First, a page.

Communion Of Dreams


Machado-Joseph Disease: Home, sweet home.

Yesterday I spent the most I’ve ever spent on a glass of water. And I couldn’t be happier about it.

See, my wife had a business function at a conference center at the Lake of the Ozarks. She’s retired, but still somewhat active with the AIA in a volunteer/mentor capacity. We drove down, checked into the hotel, dropped off our bags, and changed to go to a reception we thought also included dinner, awards presentations, and a full evening. I had a glass of water to take my routine evening meds, and we went off in search of the reception.

All went fine, but it quickly became clear that our expectations for the evening were somewhat at odds with what was actually planned. This was the first time this particular event was being held post-Covid, and contrary to the pre-pandemic routine (we’ve attended a number of these events), there was just a reception and brief awards ceremony. It was good that we were there, since my wife is a previous recipient of the same big award, and she was happy to support the new recipients. It was also important for her to be recognized for her past work on behalf of the profession.

But it was all over by 7:00 PM.

Now, since it was just an informal reception, we’d all be standing around chatting (and then listening to the presentations) for a couple of hours. A couple of hours during which some of my MJD symptoms made it abundantly clear just how much had changed for me since the last time I’d attended such a function (pre-Covid). I wasn’t miserable, but I was painfully aware of just how fragile I was feeling (as noted recently). Just being around people was work — even moreso than my usual introvert reaction to such events.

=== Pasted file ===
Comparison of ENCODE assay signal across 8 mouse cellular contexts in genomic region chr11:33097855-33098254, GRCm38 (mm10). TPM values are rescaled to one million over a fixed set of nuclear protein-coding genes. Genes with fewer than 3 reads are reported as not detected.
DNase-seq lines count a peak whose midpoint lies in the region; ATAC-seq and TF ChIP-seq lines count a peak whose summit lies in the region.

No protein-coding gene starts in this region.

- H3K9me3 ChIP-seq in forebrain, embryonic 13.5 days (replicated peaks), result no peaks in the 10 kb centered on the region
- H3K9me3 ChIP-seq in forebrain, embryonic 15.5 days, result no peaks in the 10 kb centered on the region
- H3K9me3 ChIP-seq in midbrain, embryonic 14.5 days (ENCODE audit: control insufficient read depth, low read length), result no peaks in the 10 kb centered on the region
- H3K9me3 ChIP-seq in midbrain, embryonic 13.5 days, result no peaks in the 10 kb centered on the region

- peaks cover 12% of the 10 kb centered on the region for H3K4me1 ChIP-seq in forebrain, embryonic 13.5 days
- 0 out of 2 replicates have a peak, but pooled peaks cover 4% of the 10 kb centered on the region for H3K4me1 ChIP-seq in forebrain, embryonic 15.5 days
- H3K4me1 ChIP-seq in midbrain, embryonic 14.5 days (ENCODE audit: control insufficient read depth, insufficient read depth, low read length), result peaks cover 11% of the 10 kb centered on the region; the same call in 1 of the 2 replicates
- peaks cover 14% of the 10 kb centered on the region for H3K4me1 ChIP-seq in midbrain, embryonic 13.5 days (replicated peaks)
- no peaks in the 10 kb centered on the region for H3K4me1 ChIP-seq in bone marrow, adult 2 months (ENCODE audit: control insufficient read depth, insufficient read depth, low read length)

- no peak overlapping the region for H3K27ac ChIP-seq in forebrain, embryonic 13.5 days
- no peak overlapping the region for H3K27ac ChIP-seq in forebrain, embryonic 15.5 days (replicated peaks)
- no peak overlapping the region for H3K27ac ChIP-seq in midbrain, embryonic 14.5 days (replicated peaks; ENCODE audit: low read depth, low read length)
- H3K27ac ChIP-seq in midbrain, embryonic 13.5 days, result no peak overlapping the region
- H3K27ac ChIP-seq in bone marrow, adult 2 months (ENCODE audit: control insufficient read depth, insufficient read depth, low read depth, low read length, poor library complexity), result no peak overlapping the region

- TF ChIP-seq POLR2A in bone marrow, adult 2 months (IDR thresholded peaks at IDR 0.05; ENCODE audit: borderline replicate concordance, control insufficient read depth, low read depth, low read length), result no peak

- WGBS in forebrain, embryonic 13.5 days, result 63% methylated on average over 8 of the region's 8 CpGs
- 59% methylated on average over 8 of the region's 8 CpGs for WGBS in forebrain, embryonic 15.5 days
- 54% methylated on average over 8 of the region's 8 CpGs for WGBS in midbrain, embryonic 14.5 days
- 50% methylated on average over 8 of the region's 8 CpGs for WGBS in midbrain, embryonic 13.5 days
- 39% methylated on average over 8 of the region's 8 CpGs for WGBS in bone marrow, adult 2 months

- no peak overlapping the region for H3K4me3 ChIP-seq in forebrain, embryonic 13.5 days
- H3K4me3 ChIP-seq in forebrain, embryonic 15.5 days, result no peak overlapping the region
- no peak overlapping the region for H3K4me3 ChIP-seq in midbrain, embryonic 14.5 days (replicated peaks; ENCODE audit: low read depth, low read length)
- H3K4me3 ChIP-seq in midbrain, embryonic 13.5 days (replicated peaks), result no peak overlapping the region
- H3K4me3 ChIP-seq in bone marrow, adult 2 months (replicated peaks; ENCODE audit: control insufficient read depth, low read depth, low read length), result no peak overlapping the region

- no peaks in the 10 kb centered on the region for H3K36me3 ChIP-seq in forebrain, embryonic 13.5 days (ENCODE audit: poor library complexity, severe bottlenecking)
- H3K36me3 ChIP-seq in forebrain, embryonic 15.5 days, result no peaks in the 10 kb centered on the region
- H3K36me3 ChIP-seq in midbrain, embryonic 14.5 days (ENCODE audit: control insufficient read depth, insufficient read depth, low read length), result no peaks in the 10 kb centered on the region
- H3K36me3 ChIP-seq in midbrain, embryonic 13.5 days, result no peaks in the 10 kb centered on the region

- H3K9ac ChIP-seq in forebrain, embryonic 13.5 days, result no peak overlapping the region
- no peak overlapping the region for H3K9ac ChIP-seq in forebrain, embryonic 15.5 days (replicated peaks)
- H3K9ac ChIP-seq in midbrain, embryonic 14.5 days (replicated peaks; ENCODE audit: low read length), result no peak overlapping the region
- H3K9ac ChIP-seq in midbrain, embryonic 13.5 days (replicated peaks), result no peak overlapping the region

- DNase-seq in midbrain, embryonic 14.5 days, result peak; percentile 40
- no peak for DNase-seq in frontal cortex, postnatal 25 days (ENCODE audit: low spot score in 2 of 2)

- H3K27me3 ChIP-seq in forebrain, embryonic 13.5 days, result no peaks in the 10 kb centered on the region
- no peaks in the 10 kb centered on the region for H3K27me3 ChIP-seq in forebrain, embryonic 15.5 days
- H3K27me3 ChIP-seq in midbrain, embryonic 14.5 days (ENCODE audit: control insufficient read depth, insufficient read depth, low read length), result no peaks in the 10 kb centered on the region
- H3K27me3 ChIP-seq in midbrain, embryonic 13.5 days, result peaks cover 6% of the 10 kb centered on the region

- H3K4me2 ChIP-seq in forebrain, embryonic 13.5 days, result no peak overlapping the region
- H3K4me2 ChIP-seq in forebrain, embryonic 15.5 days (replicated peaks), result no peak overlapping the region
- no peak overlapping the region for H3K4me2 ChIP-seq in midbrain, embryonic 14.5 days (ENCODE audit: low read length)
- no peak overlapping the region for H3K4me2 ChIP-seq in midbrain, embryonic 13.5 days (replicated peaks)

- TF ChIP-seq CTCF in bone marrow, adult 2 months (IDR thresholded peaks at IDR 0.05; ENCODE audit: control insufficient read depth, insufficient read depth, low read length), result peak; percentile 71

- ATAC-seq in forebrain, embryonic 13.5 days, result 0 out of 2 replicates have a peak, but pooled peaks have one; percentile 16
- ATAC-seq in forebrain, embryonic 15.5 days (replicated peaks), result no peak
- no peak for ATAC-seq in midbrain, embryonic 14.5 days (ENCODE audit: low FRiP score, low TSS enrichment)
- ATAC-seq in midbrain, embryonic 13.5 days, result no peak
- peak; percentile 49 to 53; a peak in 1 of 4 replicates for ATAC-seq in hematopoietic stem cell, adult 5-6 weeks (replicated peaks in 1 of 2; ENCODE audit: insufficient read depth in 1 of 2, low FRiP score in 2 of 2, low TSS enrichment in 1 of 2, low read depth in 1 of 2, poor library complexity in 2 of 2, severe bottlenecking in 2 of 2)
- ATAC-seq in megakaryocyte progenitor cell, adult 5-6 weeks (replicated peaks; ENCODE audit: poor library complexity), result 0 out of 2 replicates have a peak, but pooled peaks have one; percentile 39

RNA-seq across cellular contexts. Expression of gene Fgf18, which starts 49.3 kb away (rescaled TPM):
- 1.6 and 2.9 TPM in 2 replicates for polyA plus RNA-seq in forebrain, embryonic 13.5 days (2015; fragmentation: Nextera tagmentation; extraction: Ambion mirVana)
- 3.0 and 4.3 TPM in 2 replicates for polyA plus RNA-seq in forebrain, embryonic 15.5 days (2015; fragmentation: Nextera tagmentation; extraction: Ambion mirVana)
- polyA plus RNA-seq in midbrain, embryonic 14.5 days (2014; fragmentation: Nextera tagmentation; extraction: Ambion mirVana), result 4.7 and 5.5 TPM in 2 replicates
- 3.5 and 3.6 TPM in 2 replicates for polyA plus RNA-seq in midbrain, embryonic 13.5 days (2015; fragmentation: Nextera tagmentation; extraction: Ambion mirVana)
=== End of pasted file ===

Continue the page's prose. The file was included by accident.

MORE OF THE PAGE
So, as we walked back to the room from the reception, we talked about just checking out and heading home. In just 90 minutes we’d be back in our refuge, I could sleep in my own bed and get back to my usual routine. It meant forfeiting the room cost, though.

I decided it was worth it. One of the lessons I’ve learned in my life is that sometimes you just have to write off the sunk costs of a decision, and get on with things.

So we changed again in the room, gathered up our things, and left. Got home safe & sound, played with the cats, crashed. I slept well (which I never do at a hotel), and this morning was able to get in my usual sunrise walk and exercise routine.

This wasn’t entirely due to MJD, of course. Partially it was due to the weird almost-over-but-not-really pandemic reality we’re still adjusting to. My ‘extrovert batteries’ aren’t what they once were, due to lack of use. And there was a breakdown in communications as to what was happening, so our expectations were at odds with what actually happened. Had we known that the event was going to be over so quickly, we would just have planned all along to return home after it was over.

But I do have to say that the changes I have experienced due to MJD were a major factor. None of my symptoms were noticeable to anyone else, and we didn’t discuss it with anyone. Yet I felt it, and it took a toll.

Lesson learned, and adjustments made.

Jim Downey



A useful swarm.